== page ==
Focus has sharpened on how exchange-traded bond funds react to market shocks after recent wobbles showed some performing out of line with the assets they are designed to mirror. Although bond ETFs (Shenzhen: 395013.SZ - news) largely behaved as expected, some didn't when European Central Bank chief Mario Draghi triggered a bond sell off by hinting the ECB's bond-buying stimulus scheme may soon be scaled back.
A lacklustre performance in Britain's dominant services sector only just beat expectations in July - positioning the economy for a "steady but sluggish" growth in the third quarter, figures show. Monthly purchasing managers' index (PMI) data from Markit (NasdaqGS: MRKT - news) /CIPS UK Services showed higher than expected growth in the industry with a reading of 53.8, up from a four-month low of 53.4 in June. The outlook comes as Britain's factories enjoyed a bounce-back in July thanks to the strongest surge in export orders for more than seven years, but the construction sector slumped with political and economic uncertainty dragging on demand for new projects.
Construction activity slumped in July to its lowest level in almost a year, the latest snapshot of the sector reveals. Monthly purchasing managers' index (PMI) data from Markit (NasdaqGS: MRKT - news) /CIPS UK Construction showed a significant decline in building works, with a reading of 51.9 for last month - down from 54.8 in June.
Growth in Britain's construction industry tumbled to an 11-month low in July, as a lacklustre outlook for the economy and heightened political uncertainty deterred new orders, a survey showed on Wednesday. The survey is another mixed signal for Bank of England policymakers meeting this week to set interest rates. "The combination of weaker order books and sharply rising construction costs provides a concern that an extended soft patch for the construction sector may be on the horizon," said Tim Moore, senior economist at survey compiler IHS Markit (Stuttgart: A1139A - news) .
The UK manufacturing sector bounced back strongly in July thanks to the strongest surge in export orders for more than seven years. Monthly purchasing managers' index (PMI) data from Markit (NasdaqGS: MRKT - news) /CIPS UK Manufacturing showed higher than expected growth in Britain's factories with a reading of 55.1 last month, up from 54.2 in June. The beleaguered manufacturing sector is still struggling to catch up following the recession nine years ago despite efforts to drive growth.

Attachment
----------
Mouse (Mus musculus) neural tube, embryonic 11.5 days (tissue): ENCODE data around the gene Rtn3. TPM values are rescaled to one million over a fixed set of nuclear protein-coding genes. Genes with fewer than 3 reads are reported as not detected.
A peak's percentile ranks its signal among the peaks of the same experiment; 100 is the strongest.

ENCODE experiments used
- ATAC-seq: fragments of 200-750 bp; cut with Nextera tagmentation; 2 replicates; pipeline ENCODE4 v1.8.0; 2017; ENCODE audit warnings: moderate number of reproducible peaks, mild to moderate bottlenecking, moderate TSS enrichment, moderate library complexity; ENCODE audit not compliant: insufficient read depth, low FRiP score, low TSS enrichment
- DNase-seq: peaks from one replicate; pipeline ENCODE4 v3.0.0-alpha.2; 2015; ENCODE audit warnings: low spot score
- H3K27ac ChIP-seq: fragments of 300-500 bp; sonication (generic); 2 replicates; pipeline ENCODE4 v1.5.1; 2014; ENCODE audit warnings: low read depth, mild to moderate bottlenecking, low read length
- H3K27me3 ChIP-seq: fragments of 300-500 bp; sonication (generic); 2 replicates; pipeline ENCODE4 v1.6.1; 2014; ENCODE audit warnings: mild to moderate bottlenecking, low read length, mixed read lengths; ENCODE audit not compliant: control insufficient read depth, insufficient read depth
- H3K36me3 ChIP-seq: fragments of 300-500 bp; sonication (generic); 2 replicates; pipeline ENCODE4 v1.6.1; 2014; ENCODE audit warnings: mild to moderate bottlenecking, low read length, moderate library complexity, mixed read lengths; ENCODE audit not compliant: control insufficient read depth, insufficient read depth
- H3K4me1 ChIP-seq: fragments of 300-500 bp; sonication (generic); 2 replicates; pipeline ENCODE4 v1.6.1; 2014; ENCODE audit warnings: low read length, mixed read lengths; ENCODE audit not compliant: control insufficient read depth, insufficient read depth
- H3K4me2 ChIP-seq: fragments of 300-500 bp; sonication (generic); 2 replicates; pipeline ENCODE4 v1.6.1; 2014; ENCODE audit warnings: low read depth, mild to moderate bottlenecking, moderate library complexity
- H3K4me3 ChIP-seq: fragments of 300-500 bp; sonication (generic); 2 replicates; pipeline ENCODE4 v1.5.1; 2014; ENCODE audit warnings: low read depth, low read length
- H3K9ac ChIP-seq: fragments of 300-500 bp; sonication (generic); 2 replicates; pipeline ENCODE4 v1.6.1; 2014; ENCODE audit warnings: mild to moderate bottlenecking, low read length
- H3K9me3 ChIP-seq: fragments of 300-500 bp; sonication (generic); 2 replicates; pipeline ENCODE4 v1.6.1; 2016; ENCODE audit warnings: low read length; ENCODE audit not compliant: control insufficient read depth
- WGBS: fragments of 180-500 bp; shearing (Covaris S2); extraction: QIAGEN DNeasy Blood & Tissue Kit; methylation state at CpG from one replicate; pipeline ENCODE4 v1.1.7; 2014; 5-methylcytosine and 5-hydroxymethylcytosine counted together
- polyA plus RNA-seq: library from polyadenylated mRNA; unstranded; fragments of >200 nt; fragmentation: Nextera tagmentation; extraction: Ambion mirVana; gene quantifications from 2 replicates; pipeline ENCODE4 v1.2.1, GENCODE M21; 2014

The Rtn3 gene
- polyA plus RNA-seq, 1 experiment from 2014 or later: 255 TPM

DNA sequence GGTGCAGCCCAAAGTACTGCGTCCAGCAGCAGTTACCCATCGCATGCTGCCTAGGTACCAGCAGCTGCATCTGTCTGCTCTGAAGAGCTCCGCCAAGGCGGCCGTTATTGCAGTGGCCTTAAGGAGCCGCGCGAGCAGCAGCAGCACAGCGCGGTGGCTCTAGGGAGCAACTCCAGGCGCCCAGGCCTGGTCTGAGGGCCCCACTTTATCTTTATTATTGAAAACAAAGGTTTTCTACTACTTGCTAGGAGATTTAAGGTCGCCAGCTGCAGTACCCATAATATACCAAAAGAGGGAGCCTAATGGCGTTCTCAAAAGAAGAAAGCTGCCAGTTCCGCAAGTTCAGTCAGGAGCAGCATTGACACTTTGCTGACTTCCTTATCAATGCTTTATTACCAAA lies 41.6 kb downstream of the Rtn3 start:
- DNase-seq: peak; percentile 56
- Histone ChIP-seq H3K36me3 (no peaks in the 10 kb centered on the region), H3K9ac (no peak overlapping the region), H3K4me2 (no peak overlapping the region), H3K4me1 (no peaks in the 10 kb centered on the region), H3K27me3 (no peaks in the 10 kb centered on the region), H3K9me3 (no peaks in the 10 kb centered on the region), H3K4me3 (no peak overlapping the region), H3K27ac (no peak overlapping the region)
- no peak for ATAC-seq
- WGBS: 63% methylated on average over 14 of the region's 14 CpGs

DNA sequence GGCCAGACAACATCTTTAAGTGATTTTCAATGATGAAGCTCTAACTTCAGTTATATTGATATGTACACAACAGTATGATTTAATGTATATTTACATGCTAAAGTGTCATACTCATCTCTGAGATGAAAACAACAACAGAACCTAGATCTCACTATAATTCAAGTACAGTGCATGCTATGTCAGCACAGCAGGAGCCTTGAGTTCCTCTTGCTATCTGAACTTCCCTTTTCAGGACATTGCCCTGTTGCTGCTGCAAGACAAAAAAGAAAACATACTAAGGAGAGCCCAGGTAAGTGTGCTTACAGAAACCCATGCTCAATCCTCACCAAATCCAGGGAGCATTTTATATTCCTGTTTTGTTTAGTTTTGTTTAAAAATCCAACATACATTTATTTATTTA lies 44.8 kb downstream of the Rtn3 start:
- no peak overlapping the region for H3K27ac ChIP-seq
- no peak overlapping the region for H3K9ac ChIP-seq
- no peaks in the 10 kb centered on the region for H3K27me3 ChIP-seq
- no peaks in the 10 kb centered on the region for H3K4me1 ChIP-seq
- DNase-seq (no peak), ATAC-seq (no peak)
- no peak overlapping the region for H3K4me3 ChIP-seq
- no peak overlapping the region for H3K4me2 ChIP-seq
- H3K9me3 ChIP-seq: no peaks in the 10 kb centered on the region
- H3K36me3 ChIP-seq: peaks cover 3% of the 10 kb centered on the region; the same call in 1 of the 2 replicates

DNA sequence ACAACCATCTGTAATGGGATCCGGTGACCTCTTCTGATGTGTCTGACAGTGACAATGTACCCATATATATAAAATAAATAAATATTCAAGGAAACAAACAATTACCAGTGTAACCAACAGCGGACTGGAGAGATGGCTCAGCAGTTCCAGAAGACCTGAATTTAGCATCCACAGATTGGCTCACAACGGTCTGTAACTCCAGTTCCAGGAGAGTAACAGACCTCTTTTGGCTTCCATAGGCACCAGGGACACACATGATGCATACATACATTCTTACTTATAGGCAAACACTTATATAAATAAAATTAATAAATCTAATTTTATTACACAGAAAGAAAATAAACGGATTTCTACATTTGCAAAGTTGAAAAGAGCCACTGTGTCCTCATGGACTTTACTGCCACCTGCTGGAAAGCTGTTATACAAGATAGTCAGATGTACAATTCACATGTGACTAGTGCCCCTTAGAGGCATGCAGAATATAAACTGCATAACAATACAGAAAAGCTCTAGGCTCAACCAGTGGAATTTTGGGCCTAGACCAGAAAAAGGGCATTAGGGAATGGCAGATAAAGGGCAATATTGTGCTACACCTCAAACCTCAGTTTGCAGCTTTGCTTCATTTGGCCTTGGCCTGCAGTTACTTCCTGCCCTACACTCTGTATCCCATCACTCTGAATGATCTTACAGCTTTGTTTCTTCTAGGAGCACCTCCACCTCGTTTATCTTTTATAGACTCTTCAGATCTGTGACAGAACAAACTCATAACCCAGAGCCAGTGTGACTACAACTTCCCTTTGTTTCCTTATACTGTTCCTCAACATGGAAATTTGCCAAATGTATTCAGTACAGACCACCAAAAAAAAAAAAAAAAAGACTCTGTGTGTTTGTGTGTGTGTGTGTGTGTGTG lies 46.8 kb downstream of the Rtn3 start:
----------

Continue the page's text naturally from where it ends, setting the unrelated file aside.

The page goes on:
The biggest surge in export orders since 2010 helped British factories to recover in July from a seven-month low, according to a survey on Tuesday that may temper some of the concerns among Bank of England officials about a slowdown in the economy. Sterling hit its highest level in 10 months against the U.S. dollar and British government bond prices fell after Tuesday's Markit (NasdaqGS: MRKT - news) /CIPS UK Manufacturing Purchasing Managers' Index (PMI) rose to 55.1 from a downwardly revised 54.2 in June.
LONDON/HONG KONG, Aug 1 (Reuters) - Factories across the world powered into July, providing evidence that economic momentum has carried through into the second half despite central banks in the West preparing to start scaling back years of massive stimulus. Growth in the euro zone remained buoyant, British manufacturing recovered in July from a seven-month low and Chinese factory activity unexpectedly expanded. "The world economy was doing quite well in the second quarter and nothing has changed in July.
A slowdown in euro zone business growth at the start of the second half of 2017, alongside declining inflation pressures in a key business survey, could put paid to expectations of a stimulus clawback by the European Central Bank later this year. Years of ultra-easy policy have bolstered still-solid growth, but inflation is nowhere near the European Central Bank's 2 percent target ceiling and even shallower price rises this month will provide disappointing reading for policymakers. Germany and France, the two largest economies in the club, missed expectations, suggesting an even more robust pace of business activity in many of the bloc's other members.